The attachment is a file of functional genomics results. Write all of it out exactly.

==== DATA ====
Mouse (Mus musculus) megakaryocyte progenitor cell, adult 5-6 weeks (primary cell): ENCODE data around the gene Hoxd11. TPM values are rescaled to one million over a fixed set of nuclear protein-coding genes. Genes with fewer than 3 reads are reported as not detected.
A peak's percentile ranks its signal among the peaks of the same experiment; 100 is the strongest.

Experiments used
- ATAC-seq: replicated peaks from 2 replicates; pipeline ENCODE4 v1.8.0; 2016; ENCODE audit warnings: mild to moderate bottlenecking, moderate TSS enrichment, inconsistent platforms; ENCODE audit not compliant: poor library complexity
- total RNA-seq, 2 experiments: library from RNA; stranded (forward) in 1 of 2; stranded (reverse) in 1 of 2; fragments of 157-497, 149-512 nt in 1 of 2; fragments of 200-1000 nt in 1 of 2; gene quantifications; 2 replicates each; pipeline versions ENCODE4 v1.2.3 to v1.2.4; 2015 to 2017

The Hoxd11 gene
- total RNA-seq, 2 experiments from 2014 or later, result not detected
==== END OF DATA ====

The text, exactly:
Mouse (Mus musculus) megakaryocyte progenitor cell, adult 5-6 weeks (primary cell): ENCODE data around the gene Hoxd11. TPM values are rescaled to one million over a fixed set of nuclear protein-coding genes. Genes with fewer than 3 reads are reported as not detected.
A peak's percentile ranks its signal among the peaks of the same experiment; 100 is the strongest.

Experiments used
- ATAC-seq: replicated peaks from 2 replicates; pipeline ENCODE4 v1.8.0; 2016; ENCODE audit warnings: mild to moderate bottlenecking, moderate TSS enrichment, inconsistent platforms; ENCODE audit not compliant: poor library complexity
- total RNA-seq, 2 experiments: library from RNA; stranded (forward) in 1 of 2; stranded (reverse) in 1 of 2; fragments of 157-497, 149-512 nt in 1 of 2; fragments of 200-1000 nt in 1 of 2; gene quantifications; 2 replicates each; pipeline versions ENCODE4 v1.2.3 to v1.2.4; 2015 to 2017

The Hoxd11 gene
- total RNA-seq, 2 experiments from 2014 or later, result not detected